Ballard to end 20-year career in House
Olympia, WA - 5/14/02 - After serving two decades in the Washington state House of Representatives, House Republican Leader Clyde Ballard announced today he will retire at the
end of this year.
It s been an honor to work for the citizens of north central Washington and to serve the citizens of the entire state, said Ballard, R-East Wenatchee, first elected in 1982. This was a very difficult decision. Ruth and I have spent much time in prayer and discussion. But after 20 years of service, it s time to focus our time and energy on our family again.
Leader of the House Republican Caucus since 1986, the longest tenure any legislator has served as head of any of the Legislature s four caucuses in the state s history, Ballard was speaker of the House from 1995 to 2002.
As speaker, he led the drive to reform the state s welfare system, curb the growth of state spending and reduce taxes, policies that helped support the strongest period of economic growth in the state s history. Ballard transformed the administration of the House, dramatically reducing the number of staff and improving its efficiency.
He also increased the public s access to, and involvement in, the legislative process. Ballard was an early proponent of using the Internet to connect Washington s citizens to the Legislature s day-to-day business. He championed changes in committee procedures to ensure that private citizens testified first at committee meetings, ahead of lobbyists and special-interest groups. And Ballard is credited with opening legislative meetings and negotiation sessions that had previously been closed to the public.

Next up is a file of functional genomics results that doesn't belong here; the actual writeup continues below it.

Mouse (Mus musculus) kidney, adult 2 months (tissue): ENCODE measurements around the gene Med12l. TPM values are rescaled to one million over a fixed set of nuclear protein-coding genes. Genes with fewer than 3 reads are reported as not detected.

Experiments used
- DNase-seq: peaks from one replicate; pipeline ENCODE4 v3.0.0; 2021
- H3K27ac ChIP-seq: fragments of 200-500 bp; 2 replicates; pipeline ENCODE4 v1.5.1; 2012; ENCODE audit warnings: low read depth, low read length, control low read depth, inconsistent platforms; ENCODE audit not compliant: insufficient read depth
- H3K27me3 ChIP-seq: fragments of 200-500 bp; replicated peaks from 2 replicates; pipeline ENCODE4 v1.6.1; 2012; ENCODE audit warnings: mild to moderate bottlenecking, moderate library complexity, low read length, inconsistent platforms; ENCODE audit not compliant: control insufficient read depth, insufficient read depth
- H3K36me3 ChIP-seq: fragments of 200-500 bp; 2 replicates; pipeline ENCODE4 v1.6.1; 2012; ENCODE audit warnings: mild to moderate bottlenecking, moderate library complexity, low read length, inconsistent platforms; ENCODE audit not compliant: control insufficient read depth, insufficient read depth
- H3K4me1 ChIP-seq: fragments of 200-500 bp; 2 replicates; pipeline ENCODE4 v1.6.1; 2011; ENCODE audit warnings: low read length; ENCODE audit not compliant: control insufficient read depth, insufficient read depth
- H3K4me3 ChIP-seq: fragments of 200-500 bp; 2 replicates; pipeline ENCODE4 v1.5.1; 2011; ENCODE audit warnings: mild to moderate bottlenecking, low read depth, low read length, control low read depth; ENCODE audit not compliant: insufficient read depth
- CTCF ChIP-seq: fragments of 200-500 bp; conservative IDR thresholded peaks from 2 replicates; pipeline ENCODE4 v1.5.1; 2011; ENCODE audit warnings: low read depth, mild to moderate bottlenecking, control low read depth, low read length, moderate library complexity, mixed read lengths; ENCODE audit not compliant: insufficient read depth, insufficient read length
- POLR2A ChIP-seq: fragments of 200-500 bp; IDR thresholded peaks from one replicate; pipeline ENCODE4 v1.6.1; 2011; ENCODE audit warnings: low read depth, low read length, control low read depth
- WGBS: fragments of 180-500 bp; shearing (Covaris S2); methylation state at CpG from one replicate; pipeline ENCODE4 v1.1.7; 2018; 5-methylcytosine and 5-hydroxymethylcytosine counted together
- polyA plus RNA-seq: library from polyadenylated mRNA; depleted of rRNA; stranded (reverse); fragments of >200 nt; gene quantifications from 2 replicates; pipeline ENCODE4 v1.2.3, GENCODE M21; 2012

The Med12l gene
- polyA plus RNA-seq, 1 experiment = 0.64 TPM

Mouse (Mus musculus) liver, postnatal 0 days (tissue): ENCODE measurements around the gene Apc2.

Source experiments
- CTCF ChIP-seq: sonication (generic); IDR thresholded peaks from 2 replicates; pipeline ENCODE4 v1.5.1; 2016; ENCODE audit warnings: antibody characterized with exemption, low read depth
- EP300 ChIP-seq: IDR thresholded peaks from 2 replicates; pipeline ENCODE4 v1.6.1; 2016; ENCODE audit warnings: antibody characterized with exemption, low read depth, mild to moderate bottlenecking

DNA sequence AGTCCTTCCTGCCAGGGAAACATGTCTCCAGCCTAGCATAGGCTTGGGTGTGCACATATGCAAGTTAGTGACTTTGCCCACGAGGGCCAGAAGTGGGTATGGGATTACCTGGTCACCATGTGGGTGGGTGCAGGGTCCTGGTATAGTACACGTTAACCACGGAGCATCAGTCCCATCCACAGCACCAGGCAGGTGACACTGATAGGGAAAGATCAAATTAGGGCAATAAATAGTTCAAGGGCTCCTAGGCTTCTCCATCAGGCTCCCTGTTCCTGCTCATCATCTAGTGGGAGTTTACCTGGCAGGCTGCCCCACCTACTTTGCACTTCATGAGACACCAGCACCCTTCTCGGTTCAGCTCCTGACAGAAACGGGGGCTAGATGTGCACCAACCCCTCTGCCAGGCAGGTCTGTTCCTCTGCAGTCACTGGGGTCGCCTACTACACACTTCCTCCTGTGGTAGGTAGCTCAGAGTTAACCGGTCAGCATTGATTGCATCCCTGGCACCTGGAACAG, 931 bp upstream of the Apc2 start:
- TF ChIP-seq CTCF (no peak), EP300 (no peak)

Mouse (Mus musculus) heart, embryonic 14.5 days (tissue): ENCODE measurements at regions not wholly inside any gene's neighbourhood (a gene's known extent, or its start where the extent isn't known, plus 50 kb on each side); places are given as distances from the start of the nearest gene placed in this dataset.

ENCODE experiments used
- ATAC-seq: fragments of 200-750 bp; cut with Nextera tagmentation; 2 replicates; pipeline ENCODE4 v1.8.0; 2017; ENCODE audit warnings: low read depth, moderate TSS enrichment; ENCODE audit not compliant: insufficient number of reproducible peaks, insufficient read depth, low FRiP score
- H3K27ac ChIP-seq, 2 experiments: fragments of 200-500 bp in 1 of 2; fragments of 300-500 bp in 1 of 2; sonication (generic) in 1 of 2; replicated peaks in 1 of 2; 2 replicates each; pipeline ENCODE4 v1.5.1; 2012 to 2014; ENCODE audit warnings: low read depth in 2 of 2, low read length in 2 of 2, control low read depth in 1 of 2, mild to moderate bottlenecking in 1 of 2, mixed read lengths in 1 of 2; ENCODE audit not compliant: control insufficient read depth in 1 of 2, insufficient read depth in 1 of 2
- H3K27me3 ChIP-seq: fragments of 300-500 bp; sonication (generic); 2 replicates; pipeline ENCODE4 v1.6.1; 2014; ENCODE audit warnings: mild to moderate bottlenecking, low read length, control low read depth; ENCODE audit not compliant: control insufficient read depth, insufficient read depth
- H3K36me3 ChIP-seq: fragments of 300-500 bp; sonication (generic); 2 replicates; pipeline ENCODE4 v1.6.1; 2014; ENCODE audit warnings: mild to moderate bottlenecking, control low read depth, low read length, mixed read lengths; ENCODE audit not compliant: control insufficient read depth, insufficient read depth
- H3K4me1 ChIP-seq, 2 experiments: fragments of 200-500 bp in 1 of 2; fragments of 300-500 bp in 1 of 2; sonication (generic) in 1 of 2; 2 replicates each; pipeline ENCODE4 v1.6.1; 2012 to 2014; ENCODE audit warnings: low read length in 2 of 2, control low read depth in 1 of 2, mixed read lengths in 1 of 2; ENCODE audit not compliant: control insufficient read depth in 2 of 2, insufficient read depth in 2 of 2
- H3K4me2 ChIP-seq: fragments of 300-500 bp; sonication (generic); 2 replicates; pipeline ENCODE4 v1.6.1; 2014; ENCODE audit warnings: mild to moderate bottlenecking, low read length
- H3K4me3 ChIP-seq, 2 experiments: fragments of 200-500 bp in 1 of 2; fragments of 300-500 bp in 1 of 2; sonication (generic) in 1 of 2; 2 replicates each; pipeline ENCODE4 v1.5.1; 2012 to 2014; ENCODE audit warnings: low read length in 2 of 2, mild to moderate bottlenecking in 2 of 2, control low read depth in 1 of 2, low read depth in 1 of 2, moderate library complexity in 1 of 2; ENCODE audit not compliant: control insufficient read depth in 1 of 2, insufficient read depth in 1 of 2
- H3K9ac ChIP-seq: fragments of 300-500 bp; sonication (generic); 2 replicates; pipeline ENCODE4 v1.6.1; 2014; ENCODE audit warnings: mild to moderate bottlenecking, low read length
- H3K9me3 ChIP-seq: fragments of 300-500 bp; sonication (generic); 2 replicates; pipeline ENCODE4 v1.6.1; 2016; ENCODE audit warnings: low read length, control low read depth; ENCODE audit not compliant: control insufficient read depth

I m proud of what we've accomplished and I think we've made a difference by empowering citizens, expanding opportunities for working families and letting all taxpayers keep more of what they earn, Ballard noted.
What he will miss most, however, are the close relationships he and his wife, Ruth, have developed during their time in the Legislature, Ballard stressed.
My best memories of my legislative career will be the personal relationships and respect I've developed for the people I've worked with, he explained. Most rewarding have been the times when I've been able to help individual people back home when they've come to me. That s what s kept me going for 20 years and what made this decision especially difficult.
My real passion is for serving people. I made a personal commitment when I started this job to do everything I could to represent people staying true to principle, and in the process, I hope we've made their lives a little better.
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